“You are the strong thread in the family, my Anushka, you must help your mother, and your sister when she comes, so they stay alive. You must keep their spirits strong so they are not pulled to the other world that calls for me soon now. I wish I had more time to teach you all the things you almost already know.”
I remember hearing her words, and other words and images throughout the night as I drifted in and out of sleep. I was awakened by a rising sound of women’s voices, and through my grogginess, it seemed like more than three women were in the room. It sounded like a dozen chanting voices rose higher and higher to a crescendo of a single powerful plea, which was followed by a silence, an openness of space and time.
And then I heard the midwife say with great relief “It’s a girl, thank you Goddess, she is alive.”
And a raspy, tired, but defiant cry filled the cottage. That was the night. My sister Kasia was born. Small and fragile, but eager to fight and stay alive. Mother, also weak and fragile, with a little less eagerness for life, needed a lot more help and protection, as women often did after giving birth.
The first year of Kasia’s life and that of my mother’s was certainly a year of in between. With death and despair looming in the doorway of her cottage, Zotia, the village wise woman, came by a couple of times a week to check on us, to prepare milk producing herbs for my mother, to talk with her, and to sit with my baby sister.
I watched closely under the kitchen table, peering through the embroidered birds on the lace tablecloth.
“I see you, Anushka. I see you. Come help me grind these blessed thistle herbs. Say a prayer over them. It will make them work better. There you go.” she coached me gently, guiding my small hand over the bowl, the herbs responding to our combined efforts, a strong smell of the plant rising into the air.
“See your sister grow plump and strong and your mother healed from sorrow.” she said, while swirling the herbs around and around. I enjoyed this time with the old woman, for she reminded me of Granny and made my missing her a little lighter.
Kasia and my mother made it through the year. Once introduced to food and fresh pastry so lovingly baked by the village women and my mother, once she got stronger, little Kasia ate and ate and ate like she could never get enough. Her small body filling in fast, her hands and legs plump with rolls and her once pale cheeks became pink, like summer apples.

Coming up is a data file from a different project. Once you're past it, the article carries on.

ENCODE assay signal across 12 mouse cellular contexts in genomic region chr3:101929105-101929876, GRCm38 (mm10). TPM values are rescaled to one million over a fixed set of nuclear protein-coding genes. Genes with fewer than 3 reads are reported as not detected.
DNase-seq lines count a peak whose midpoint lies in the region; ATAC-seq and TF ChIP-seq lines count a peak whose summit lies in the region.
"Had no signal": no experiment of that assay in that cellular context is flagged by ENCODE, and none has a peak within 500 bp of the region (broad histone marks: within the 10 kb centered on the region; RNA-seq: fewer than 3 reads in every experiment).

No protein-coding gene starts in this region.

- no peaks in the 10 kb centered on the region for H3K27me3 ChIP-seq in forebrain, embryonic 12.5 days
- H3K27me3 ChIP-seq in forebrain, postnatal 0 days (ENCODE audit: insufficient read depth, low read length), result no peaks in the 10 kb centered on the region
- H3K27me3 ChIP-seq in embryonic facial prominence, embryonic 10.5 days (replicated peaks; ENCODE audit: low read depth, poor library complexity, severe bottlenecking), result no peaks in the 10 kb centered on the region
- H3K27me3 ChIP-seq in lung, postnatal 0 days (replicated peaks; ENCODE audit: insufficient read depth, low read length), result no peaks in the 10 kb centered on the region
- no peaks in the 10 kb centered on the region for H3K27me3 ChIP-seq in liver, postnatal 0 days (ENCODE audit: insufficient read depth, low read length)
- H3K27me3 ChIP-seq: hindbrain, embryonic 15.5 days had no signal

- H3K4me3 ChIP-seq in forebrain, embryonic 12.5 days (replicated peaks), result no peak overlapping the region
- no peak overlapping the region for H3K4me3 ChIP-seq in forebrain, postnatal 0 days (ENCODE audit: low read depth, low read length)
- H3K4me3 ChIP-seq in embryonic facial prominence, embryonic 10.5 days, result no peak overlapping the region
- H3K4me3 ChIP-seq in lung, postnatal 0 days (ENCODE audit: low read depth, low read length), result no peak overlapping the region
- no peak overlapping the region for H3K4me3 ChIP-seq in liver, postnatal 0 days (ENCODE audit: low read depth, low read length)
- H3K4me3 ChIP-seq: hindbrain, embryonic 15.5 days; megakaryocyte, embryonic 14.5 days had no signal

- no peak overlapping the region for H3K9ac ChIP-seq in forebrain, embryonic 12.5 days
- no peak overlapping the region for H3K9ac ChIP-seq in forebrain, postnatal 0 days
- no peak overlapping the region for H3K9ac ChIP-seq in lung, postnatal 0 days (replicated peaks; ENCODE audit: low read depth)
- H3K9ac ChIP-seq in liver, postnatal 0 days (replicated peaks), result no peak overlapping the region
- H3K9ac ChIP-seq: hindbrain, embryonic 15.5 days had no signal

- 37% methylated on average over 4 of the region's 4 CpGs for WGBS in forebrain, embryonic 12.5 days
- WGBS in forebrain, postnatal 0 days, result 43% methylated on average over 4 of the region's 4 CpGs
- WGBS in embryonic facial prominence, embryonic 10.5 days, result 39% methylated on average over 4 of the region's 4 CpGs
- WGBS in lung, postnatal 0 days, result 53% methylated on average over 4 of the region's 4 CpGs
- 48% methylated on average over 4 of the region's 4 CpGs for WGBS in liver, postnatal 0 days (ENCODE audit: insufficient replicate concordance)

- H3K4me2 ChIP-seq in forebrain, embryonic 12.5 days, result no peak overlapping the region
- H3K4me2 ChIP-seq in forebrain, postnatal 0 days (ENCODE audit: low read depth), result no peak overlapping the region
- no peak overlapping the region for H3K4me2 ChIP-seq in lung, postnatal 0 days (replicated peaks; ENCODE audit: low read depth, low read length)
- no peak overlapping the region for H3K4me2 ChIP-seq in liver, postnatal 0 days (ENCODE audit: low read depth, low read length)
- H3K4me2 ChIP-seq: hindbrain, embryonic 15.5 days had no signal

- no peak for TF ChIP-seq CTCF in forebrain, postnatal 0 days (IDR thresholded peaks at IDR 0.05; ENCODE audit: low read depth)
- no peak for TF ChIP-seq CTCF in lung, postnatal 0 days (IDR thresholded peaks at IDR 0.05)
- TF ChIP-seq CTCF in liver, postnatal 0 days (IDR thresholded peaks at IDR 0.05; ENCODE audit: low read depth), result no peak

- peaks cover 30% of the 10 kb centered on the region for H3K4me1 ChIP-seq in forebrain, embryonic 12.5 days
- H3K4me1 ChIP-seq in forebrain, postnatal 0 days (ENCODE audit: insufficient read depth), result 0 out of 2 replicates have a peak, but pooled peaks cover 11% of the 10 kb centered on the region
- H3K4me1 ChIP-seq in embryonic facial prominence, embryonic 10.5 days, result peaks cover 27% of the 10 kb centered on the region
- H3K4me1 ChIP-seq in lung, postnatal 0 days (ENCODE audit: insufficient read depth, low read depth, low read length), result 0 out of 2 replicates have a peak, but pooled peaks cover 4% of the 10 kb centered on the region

As I look at her now watching me ring out and fold the damp clothes, her big sweet eyes gazing into mine with such a calm content stillness, my heart melts, as all my previous resentments of her always wanting to be near me and slowing me down. I am so happy that she came into the world, my world and has fought so hard to stay in it, and now is so fully alive and present.
“You are doing it again, Anya, you are looking past me. It’s like you are asleep, but awake at the same time.” she exclaimed gladly.
And she was right. I was so easily lost in the moments of memory, fragments of time, that deepened fully into my recalling every detail, sound, and texture. So vibrantly alive again. I stopped the folding and used a corner of my apron to wipe the powdered sugar from her lips, leftover from the soft roll she’d enjoyed on the way to the river. She squirms a little, but doesn’t resist, trusting me to make her face look a little more presentable.
With the folding done and the sun still high in the sky, we head back. Kasia runs ahead when I remind her about the fried potato cakes mother would make for us when we get home.
Our house is the farthest from the river at the edge of the village, and closest to the woods. Whitewashed walls, ornately painted window sills, like eyes looking out into the surroundings, and crisp embroidered curtains in the windows. As always, our mothers face peering through the curtains to watch for us coming down the path as we usually would midday. Inside smells like baked bread, spices, and freshly peeled potatoes.
“I’m hungry, Mama” Kasia announces loudly, breathlessly, as she runs into the kitchen and immediately wraps herself around her mother’s waist, like sticky dough.
” Go and help her sister hang up the clothes outside while the sun is still up.” mother says, and by helping, she means for Kasia to leave her alone and not cling to her so she can get the cooking done in peace.